Flat Feet Condition: Care, Support and Treatment
Flat foot condition is the very low or absence of arches on the instep of the feet. Normal feet should show the middle inner part of the soles slightly raised when standing. The condition is also referred to as ‘fallen arches.’ This deformity is more common amongst children. People with flatfoot rarely experience pain or discomfort. But the condition hugely affects posture, balance and agility.
Aside from the absence of arches, the flatfoot deformity is also manifested with outward turning heel bones and with the legs and knees turning inwards. The most immediate effect of flatfoot condition is the uneven distribution of body weight to the feet – the inner part bearing the brunt. The condition could also develop into more serious problems or disabilities into adulthood.
Paediatric Flat Foot
We were all born with flat feet. Babies’ feet are usually chubby, soft and fleshy. Baby fat hides the natural arch of the feet. As they grow older, becomes more active and their bones become stronger, children eventually lose the fat and develop the arches. Arches start to get noticeable around the sixth and seventh year of life and are not fully developed until early or mid-teens.
The Flexible Flat Foot
The flexible flat foot condition is characterised by the absence of the arch while standing. But in this case, the arch appears when the feet is off the ground or when standing on tip-toes. The flexible flat foot condition is very common for toddlers who are starting to develop their arches.
The Rigid Flat Foot
This is a more severe type of flat foot condition. The feet appear to be flat – standing, off the ground, or when standing on tip-toes. Children with rigid flat foot need medical intervention and treatments. They are also likely to suffer from pain in the hips, lower back pain, knee and legs as a result of the deformity.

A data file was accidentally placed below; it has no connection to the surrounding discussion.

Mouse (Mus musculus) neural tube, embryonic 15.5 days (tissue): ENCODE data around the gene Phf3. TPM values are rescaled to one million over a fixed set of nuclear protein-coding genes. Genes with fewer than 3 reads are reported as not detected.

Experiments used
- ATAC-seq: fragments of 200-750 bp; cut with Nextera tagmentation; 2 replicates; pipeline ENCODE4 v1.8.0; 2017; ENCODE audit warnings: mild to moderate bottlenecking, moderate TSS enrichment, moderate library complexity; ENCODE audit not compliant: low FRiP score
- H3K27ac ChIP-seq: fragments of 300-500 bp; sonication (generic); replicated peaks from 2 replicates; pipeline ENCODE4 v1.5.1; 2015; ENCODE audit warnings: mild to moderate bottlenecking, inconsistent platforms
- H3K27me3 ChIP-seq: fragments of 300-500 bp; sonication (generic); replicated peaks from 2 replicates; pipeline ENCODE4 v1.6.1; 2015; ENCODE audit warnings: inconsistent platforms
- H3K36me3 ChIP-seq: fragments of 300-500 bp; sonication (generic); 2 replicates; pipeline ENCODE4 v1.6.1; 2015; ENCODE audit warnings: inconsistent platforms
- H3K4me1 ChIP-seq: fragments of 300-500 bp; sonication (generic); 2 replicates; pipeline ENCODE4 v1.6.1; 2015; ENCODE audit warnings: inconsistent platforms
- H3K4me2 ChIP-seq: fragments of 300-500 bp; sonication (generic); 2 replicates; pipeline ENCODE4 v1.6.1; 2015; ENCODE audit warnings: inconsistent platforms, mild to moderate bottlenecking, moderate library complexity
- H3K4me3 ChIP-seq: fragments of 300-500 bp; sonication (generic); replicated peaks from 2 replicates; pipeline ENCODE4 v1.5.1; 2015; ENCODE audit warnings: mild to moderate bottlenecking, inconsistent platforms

About 20% of children do not develop arches and remain flat footed. Flat foot condition can also be inherited. Boys are more likely to be afflicted with the deformity. Obesity is the top common factor kids are flat footed. Idleness or lack of strenuous physical activities and improper footwear also contributes to flat-footedness.
Care and Support
The flat foot condition does not necessarily need medical intervention or treatments. Patients rarely experience discomfort or pain. However, young kids need the proper footwear to help them develop their foot arches. Children still have soft and developing bones and muscles. Specifically designed children’s shoes feature arch inserts or pads vital to preventing the arch from ‘falling’ or ‘collapsing.’
You need to see the doctor in cases where;
- Only one foot shows as flat foot
- Balance is significantly affected
- If your child experiences leg or feet muscle tightness or weakness
- If your child is experiencing any kind of pain or discomfort in the heel, ankle or sole
In addition to specially designed supportive footwear, stretching exercises are usually prescribed for patients who are experiencing mild pain or discomfort due to flat feet. For moderate to severe conditions, casting and physical therapy treatments are required. Very occasionally, a surgical procedure is required to correct the condition. Surgical treatments are usually prescribed for older kids or those in their teens who are suffering persistent pain.
Your first line of defence against flat footedness are supportive orthotic shoes. First Walkers offers a wide collection of specially designed orthopaedic shoes that feature soft insoles, ankle and heel supports and instep pads for kids from 6 months to early teens. Click here to check out our top-of-the-line special needs shoes and go through this very easy test with your kid to check his/her arches.